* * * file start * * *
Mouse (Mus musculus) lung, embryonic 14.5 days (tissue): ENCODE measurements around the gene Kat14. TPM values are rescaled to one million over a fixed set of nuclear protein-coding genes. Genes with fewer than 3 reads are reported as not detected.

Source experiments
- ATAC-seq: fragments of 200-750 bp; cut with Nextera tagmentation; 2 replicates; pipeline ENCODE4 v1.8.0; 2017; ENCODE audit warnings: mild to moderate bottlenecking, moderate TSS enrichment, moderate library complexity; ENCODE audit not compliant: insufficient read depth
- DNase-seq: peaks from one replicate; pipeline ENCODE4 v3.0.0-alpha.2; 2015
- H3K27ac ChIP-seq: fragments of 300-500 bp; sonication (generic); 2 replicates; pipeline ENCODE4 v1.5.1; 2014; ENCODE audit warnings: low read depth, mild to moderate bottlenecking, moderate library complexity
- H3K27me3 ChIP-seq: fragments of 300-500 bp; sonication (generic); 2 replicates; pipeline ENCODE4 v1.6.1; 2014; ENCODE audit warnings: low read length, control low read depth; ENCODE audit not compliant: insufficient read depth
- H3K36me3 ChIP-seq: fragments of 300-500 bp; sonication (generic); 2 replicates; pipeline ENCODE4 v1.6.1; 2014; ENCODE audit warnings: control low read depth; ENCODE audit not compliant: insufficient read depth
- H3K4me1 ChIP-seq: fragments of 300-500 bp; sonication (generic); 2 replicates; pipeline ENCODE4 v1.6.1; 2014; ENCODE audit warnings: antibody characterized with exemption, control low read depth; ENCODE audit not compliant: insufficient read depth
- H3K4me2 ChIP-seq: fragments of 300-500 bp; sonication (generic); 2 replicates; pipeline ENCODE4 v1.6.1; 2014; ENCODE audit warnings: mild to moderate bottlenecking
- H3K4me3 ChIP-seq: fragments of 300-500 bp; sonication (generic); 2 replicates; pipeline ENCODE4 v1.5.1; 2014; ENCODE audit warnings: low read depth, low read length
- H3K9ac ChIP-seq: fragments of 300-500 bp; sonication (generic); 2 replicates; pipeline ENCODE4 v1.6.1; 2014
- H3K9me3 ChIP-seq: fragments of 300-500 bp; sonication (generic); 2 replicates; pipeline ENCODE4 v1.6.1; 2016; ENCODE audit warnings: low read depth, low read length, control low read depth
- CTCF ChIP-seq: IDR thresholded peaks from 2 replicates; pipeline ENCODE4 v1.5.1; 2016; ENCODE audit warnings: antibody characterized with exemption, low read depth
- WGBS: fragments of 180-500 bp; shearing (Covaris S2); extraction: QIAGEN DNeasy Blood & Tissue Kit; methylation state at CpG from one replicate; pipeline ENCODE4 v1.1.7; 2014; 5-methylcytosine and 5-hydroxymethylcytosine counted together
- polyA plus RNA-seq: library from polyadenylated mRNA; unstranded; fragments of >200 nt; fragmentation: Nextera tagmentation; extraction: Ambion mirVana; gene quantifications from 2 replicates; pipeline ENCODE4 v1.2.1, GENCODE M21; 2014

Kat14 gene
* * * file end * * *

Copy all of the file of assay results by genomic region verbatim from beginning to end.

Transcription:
Mouse (Mus musculus) lung, embryonic 14.5 days (tissue): ENCODE measurements around the gene Kat14. TPM values are rescaled to one million over a fixed set of nuclear protein-coding genes. Genes with fewer than 3 reads are reported as not detected.

Source experiments
- ATAC-seq: fragments of 200-750 bp; cut with Nextera tagmentation; 2 replicates; pipeline ENCODE4 v1.8.0; 2017; ENCODE audit warnings: mild to moderate bottlenecking, moderate TSS enrichment, moderate library complexity; ENCODE audit not compliant: insufficient read depth
- DNase-seq: peaks from one replicate; pipeline ENCODE4 v3.0.0-alpha.2; 2015
- H3K27ac ChIP-seq: fragments of 300-500 bp; sonication (generic); 2 replicates; pipeline ENCODE4 v1.5.1; 2014; ENCODE audit warnings: low read depth, mild to moderate bottlenecking, moderate library complexity
- H3K27me3 ChIP-seq: fragments of 300-500 bp; sonication (generic); 2 replicates; pipeline ENCODE4 v1.6.1; 2014; ENCODE audit warnings: low read length, control low read depth; ENCODE audit not compliant: insufficient read depth
- H3K36me3 ChIP-seq: fragments of 300-500 bp; sonication (generic); 2 replicates; pipeline ENCODE4 v1.6.1; 2014; ENCODE audit warnings: control low read depth; ENCODE audit not compliant: insufficient read depth
- H3K4me1 ChIP-seq: fragments of 300-500 bp; sonication (generic); 2 replicates; pipeline ENCODE4 v1.6.1; 2014; ENCODE audit warnings: antibody characterized with exemption, control low read depth; ENCODE audit not compliant: insufficient read depth
- H3K4me2 ChIP-seq: fragments of 300-500 bp; sonication (generic); 2 replicates; pipeline ENCODE4 v1.6.1; 2014; ENCODE audit warnings: mild to moderate bottlenecking
- H3K4me3 ChIP-seq: fragments of 300-500 bp; sonication (generic); 2 replicates; pipeline ENCODE4 v1.5.1; 2014; ENCODE audit warnings: low read depth, low read length
- H3K9ac ChIP-seq: fragments of 300-500 bp; sonication (generic); 2 replicates; pipeline ENCODE4 v1.6.1; 2014
- H3K9me3 ChIP-seq: fragments of 300-500 bp; sonication (generic); 2 replicates; pipeline ENCODE4 v1.6.1; 2016; ENCODE audit warnings: low read depth, low read length, control low read depth
- CTCF ChIP-seq: IDR thresholded peaks from 2 replicates; pipeline ENCODE4 v1.5.1; 2016; ENCODE audit warnings: antibody characterized with exemption, low read depth
- WGBS: fragments of 180-500 bp; shearing (Covaris S2); extraction: QIAGEN DNeasy Blood & Tissue Kit; methylation state at CpG from one replicate; pipeline ENCODE4 v1.1.7; 2014; 5-methylcytosine and 5-hydroxymethylcytosine counted together
- polyA plus RNA-seq: library from polyadenylated mRNA; unstranded; fragments of >200 nt; fragmentation: Nextera tagmentation; extraction: Ambion mirVana; gene quantifications from 2 replicates; pipeline ENCODE4 v1.2.1, GENCODE M21; 2014

Kat14 gene